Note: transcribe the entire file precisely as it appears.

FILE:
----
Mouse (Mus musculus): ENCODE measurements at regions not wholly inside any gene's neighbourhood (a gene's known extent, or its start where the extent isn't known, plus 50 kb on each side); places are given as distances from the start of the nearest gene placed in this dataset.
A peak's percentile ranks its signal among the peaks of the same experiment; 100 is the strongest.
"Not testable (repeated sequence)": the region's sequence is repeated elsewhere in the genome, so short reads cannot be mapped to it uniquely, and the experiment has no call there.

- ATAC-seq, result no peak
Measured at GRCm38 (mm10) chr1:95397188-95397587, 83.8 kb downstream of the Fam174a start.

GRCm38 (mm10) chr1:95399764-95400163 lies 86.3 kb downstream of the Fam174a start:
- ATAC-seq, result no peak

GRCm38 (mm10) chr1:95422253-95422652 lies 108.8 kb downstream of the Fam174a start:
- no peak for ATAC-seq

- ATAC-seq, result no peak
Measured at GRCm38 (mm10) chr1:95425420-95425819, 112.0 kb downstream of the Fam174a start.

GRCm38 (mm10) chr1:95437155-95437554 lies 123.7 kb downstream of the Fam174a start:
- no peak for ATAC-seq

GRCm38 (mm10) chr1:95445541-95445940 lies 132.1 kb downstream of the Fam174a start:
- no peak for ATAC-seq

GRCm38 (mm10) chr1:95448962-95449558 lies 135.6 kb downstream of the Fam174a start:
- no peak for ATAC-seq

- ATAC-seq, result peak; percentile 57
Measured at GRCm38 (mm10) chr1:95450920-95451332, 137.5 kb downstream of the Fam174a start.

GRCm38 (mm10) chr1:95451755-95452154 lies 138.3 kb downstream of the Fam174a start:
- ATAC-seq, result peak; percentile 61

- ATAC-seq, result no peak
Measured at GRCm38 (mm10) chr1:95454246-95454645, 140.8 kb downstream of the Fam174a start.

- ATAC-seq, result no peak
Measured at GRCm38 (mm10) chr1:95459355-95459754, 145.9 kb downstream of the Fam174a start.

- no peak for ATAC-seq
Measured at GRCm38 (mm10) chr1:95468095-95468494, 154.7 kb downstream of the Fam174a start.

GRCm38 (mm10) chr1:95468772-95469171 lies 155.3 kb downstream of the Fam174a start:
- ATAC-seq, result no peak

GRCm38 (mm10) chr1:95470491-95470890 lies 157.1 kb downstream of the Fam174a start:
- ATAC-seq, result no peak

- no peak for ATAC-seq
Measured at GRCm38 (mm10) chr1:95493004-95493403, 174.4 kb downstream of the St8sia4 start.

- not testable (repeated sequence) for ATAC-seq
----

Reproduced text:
Mouse (Mus musculus): ENCODE measurements at regions not wholly inside any gene's neighbourhood (a gene's known extent, or its start where the extent isn't known, plus 50 kb on each side); places are given as distances from the start of the nearest gene placed in this dataset.
A peak's percentile ranks its signal among the peaks of the same experiment; 100 is the strongest.
"Not testable (repeated sequence)": the region's sequence is repeated elsewhere in the genome, so short reads cannot be mapped to it uniquely, and the experiment has no call there.

- ATAC-seq, result no peak
Measured at GRCm38 (mm10) chr1:95397188-95397587, 83.8 kb downstream of the Fam174a start.

GRCm38 (mm10) chr1:95399764-95400163 lies 86.3 kb downstream of the Fam174a start:
- ATAC-seq, result no peak

GRCm38 (mm10) chr1:95422253-95422652 lies 108.8 kb downstream of the Fam174a start:
- no peak for ATAC-seq

- ATAC-seq, result no peak
Measured at GRCm38 (mm10) chr1:95425420-95425819, 112.0 kb downstream of the Fam174a start.

GRCm38 (mm10) chr1:95437155-95437554 lies 123.7 kb downstream of the Fam174a start:
- no peak for ATAC-seq

GRCm38 (mm10) chr1:95445541-95445940 lies 132.1 kb downstream of the Fam174a start:
- no peak for ATAC-seq

GRCm38 (mm10) chr1:95448962-95449558 lies 135.6 kb downstream of the Fam174a start:
- no peak for ATAC-seq

- ATAC-seq, result peak; percentile 57
Measured at GRCm38 (mm10) chr1:95450920-95451332, 137.5 kb downstream of the Fam174a start.

GRCm38 (mm10) chr1:95451755-95452154 lies 138.3 kb downstream of the Fam174a start:
- ATAC-seq, result peak; percentile 61

- ATAC-seq, result no peak
Measured at GRCm38 (mm10) chr1:95454246-95454645, 140.8 kb downstream of the Fam174a start.

- ATAC-seq, result no peak
Measured at GRCm38 (mm10) chr1:95459355-95459754, 145.9 kb downstream of the Fam174a start.

- no peak for ATAC-seq
Measured at GRCm38 (mm10) chr1:95468095-95468494, 154.7 kb downstream of the Fam174a start.

GRCm38 (mm10) chr1:95468772-95469171 lies 155.3 kb downstream of the Fam174a start:
- ATAC-seq, result no peak

GRCm38 (mm10) chr1:95470491-95470890 lies 157.1 kb downstream of the Fam174a start:
- ATAC-seq, result no peak

- no peak for ATAC-seq
Measured at GRCm38 (mm10) chr1:95493004-95493403, 174.4 kb downstream of the St8sia4 start.

- not testable (repeated sequence) for ATAC-seq